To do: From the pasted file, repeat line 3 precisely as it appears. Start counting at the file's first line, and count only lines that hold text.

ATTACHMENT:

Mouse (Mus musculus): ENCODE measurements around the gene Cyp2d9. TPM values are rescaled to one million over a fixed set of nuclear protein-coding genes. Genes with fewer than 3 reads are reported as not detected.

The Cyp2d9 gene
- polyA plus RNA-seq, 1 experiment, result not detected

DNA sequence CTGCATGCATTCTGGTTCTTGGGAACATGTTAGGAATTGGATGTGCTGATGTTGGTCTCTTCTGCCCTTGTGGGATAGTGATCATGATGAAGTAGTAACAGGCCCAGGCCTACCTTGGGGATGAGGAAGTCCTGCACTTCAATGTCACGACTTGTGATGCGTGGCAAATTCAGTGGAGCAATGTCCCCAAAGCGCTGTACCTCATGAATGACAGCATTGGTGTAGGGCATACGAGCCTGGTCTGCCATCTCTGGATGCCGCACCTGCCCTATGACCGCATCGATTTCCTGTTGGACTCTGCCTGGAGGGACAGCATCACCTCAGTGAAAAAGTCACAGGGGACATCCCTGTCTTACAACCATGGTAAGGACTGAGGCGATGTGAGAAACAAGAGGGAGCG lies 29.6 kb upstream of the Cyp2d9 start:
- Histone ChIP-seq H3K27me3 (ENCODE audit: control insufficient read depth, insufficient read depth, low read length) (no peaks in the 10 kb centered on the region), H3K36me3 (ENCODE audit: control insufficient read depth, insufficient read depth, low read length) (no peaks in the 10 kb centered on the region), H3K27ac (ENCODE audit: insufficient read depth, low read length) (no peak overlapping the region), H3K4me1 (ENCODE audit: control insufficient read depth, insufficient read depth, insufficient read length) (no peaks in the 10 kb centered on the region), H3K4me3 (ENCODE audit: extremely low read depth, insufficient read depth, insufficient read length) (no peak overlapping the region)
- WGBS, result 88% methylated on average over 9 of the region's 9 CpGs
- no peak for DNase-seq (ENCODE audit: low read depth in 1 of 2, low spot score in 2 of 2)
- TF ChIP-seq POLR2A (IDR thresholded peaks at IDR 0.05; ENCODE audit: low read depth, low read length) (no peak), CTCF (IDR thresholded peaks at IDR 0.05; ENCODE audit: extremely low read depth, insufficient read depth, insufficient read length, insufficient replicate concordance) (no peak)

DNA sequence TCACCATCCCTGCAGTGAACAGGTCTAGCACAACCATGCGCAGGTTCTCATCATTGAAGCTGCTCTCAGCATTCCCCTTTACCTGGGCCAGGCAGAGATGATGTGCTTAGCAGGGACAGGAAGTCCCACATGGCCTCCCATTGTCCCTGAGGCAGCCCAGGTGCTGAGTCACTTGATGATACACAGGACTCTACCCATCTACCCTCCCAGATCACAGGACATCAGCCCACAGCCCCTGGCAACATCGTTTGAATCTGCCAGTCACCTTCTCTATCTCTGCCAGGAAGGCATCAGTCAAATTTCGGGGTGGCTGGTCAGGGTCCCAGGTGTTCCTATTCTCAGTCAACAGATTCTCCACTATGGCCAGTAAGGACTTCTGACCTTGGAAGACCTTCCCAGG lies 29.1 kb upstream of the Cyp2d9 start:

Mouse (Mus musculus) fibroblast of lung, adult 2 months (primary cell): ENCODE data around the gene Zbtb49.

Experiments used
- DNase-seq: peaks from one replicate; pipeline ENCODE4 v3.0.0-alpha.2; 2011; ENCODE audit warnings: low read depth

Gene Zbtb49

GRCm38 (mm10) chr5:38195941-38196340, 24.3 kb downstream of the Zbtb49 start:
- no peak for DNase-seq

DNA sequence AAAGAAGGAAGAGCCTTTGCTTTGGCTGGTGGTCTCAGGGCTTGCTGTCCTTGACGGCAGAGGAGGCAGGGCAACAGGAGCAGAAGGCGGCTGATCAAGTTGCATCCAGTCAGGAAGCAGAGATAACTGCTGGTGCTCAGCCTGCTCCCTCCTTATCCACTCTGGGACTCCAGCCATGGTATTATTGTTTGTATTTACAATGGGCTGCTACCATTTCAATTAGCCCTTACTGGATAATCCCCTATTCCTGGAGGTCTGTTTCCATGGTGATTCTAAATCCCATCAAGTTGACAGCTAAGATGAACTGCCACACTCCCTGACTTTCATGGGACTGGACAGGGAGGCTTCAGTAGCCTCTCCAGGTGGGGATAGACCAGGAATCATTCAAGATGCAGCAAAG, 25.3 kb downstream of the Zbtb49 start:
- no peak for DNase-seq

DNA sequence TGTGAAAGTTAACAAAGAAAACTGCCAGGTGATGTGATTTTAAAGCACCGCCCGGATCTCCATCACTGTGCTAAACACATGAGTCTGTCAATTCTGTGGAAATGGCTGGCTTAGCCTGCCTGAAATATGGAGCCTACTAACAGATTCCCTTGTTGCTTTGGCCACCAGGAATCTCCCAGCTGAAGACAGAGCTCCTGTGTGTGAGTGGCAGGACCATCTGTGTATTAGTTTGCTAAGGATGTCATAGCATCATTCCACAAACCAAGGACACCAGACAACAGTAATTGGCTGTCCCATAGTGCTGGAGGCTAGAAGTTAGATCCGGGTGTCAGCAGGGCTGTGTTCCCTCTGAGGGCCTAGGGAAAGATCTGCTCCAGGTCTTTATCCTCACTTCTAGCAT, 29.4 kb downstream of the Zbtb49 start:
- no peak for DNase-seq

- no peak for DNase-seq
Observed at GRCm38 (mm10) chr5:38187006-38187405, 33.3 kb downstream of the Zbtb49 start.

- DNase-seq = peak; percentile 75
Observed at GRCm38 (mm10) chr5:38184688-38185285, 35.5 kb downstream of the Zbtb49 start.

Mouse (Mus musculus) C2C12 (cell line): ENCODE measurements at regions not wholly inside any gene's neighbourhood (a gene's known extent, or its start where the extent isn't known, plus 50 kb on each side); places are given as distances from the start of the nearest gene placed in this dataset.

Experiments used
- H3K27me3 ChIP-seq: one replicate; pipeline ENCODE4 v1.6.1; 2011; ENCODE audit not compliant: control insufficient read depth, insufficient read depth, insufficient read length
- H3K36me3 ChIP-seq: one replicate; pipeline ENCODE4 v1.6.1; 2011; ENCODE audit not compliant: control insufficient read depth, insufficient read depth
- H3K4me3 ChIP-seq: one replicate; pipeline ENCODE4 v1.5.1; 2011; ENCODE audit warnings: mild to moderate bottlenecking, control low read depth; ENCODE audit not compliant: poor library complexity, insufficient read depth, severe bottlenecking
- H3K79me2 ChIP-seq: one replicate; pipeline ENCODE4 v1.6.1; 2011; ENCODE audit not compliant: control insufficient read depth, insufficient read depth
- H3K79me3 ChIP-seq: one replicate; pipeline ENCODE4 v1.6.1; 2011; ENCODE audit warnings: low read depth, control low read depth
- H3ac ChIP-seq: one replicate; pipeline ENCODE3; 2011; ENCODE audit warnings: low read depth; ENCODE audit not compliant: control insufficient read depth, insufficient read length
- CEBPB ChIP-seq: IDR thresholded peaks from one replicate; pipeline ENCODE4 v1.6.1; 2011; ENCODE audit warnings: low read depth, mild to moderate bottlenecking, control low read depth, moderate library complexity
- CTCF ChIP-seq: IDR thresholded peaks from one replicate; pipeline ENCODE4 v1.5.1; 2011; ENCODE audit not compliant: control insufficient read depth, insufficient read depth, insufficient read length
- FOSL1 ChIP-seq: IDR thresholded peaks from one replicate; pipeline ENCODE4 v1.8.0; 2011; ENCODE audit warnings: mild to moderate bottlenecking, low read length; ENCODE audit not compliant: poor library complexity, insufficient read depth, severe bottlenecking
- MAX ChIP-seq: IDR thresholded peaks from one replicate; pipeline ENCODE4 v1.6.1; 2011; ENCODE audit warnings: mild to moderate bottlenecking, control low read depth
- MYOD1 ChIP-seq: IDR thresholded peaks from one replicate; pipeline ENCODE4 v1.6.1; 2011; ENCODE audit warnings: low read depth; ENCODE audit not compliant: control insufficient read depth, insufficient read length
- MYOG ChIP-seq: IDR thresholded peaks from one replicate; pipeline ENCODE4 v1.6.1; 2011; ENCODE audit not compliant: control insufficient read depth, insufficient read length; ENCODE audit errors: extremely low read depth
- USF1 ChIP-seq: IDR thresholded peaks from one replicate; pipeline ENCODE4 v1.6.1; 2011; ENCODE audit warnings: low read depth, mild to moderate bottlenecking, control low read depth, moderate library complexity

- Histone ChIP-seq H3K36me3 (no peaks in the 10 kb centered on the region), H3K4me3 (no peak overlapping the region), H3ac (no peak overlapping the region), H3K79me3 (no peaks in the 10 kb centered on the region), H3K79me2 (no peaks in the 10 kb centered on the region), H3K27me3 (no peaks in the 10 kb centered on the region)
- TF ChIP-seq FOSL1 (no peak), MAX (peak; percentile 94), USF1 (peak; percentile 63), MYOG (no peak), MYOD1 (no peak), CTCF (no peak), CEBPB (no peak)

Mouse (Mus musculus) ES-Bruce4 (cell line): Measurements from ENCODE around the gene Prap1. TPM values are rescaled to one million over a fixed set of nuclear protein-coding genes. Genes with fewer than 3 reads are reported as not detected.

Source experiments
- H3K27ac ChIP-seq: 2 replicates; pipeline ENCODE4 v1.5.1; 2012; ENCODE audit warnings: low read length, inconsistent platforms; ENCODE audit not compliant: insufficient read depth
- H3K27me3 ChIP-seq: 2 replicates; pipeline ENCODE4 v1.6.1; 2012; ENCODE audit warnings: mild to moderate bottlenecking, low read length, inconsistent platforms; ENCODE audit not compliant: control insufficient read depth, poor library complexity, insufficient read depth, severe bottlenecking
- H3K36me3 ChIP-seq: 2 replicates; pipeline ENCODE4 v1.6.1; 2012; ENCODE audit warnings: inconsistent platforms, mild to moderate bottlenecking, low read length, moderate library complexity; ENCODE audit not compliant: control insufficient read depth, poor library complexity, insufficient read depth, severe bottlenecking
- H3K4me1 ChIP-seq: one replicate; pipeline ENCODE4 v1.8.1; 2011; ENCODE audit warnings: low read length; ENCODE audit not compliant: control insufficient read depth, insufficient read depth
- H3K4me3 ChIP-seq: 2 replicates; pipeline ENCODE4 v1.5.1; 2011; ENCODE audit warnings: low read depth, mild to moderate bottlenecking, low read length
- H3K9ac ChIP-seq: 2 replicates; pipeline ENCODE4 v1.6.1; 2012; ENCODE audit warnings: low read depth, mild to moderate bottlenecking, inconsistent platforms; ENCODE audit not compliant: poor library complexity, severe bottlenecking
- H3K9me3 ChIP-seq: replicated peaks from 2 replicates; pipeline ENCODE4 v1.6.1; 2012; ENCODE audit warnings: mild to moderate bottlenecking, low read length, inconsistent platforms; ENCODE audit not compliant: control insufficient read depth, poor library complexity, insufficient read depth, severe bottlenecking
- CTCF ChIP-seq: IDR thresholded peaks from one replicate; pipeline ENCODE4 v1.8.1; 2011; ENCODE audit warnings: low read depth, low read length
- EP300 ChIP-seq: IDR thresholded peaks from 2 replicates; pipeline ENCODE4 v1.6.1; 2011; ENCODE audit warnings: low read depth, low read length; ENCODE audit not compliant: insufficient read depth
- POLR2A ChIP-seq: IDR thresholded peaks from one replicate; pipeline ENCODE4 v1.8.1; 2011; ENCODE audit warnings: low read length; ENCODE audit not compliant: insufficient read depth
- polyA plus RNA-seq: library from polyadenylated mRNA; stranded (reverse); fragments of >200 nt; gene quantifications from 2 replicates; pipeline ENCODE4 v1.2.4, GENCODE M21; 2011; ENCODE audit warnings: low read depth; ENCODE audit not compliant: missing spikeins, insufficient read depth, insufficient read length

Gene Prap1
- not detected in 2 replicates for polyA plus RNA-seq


- polyA plus RNA-seq, 1 experiment, result not detected